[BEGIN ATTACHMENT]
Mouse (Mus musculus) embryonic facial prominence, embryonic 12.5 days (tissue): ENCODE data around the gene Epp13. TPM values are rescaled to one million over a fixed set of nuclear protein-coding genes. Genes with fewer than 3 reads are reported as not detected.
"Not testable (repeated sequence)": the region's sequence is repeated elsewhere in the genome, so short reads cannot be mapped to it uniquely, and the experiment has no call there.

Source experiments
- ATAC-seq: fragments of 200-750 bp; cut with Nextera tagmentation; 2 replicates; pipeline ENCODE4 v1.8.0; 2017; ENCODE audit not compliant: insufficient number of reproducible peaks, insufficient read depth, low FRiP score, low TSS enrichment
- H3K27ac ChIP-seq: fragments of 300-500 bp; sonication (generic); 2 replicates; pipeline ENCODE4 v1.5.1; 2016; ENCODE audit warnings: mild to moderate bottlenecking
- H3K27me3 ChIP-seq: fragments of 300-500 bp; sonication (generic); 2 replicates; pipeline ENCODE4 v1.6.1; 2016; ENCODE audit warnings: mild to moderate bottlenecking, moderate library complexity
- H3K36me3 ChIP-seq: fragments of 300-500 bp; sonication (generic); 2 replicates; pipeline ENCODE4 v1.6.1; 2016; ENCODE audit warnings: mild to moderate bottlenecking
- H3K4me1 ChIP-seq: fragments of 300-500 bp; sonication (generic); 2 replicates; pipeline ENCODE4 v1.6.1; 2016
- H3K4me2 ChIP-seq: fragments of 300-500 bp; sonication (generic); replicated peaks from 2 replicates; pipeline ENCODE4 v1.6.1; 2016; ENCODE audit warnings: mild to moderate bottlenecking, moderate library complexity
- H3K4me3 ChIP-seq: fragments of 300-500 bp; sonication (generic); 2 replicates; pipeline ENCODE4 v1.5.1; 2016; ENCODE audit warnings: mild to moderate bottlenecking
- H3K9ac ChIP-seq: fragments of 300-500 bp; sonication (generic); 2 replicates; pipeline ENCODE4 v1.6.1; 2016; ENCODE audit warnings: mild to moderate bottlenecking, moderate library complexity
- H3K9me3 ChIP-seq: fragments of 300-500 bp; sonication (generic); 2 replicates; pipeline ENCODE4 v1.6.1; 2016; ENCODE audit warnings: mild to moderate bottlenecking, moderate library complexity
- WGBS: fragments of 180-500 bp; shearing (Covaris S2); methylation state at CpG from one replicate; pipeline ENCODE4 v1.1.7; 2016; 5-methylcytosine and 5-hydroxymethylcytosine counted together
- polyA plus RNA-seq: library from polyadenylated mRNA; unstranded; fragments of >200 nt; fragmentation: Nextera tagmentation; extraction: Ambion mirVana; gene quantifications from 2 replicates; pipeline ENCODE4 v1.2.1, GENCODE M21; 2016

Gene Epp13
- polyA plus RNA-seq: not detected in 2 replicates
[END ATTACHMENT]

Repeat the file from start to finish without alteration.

Mouse (Mus musculus) embryonic facial prominence, embryonic 12.5 days (tissue): ENCODE data around the gene Epp13. TPM values are rescaled to one million over a fixed set of nuclear protein-coding genes. Genes with fewer than 3 reads are reported as not detected.
"Not testable (repeated sequence)": the region's sequence is repeated elsewhere in the genome, so short reads cannot be mapped to it uniquely, and the experiment has no call there.

Source experiments
- ATAC-seq: fragments of 200-750 bp; cut with Nextera tagmentation; 2 replicates; pipeline ENCODE4 v1.8.0; 2017; ENCODE audit not compliant: insufficient number of reproducible peaks, insufficient read depth, low FRiP score, low TSS enrichment
- H3K27ac ChIP-seq: fragments of 300-500 bp; sonication (generic); 2 replicates; pipeline ENCODE4 v1.5.1; 2016; ENCODE audit warnings: mild to moderate bottlenecking
- H3K27me3 ChIP-seq: fragments of 300-500 bp; sonication (generic); 2 replicates; pipeline ENCODE4 v1.6.1; 2016; ENCODE audit warnings: mild to moderate bottlenecking, moderate library complexity
- H3K36me3 ChIP-seq: fragments of 300-500 bp; sonication (generic); 2 replicates; pipeline ENCODE4 v1.6.1; 2016; ENCODE audit warnings: mild to moderate bottlenecking
- H3K4me1 ChIP-seq: fragments of 300-500 bp; sonication (generic); 2 replicates; pipeline ENCODE4 v1.6.1; 2016
- H3K4me2 ChIP-seq: fragments of 300-500 bp; sonication (generic); replicated peaks from 2 replicates; pipeline ENCODE4 v1.6.1; 2016; ENCODE audit warnings: mild to moderate bottlenecking, moderate library complexity
- H3K4me3 ChIP-seq: fragments of 300-500 bp; sonication (generic); 2 replicates; pipeline ENCODE4 v1.5.1; 2016; ENCODE audit warnings: mild to moderate bottlenecking
- H3K9ac ChIP-seq: fragments of 300-500 bp; sonication (generic); 2 replicates; pipeline ENCODE4 v1.6.1; 2016; ENCODE audit warnings: mild to moderate bottlenecking, moderate library complexity
- H3K9me3 ChIP-seq: fragments of 300-500 bp; sonication (generic); 2 replicates; pipeline ENCODE4 v1.6.1; 2016; ENCODE audit warnings: mild to moderate bottlenecking, moderate library complexity
- WGBS: fragments of 180-500 bp; shearing (Covaris S2); methylation state at CpG from one replicate; pipeline ENCODE4 v1.1.7; 2016; 5-methylcytosine and 5-hydroxymethylcytosine counted together
- polyA plus RNA-seq: library from polyadenylated mRNA; unstranded; fragments of >200 nt; fragmentation: Nextera tagmentation; extraction: Ambion mirVana; gene quantifications from 2 replicates; pipeline ENCODE4 v1.2.1, GENCODE M21; 2016

Gene Epp13
- polyA plus RNA-seq: not detected in 2 replicates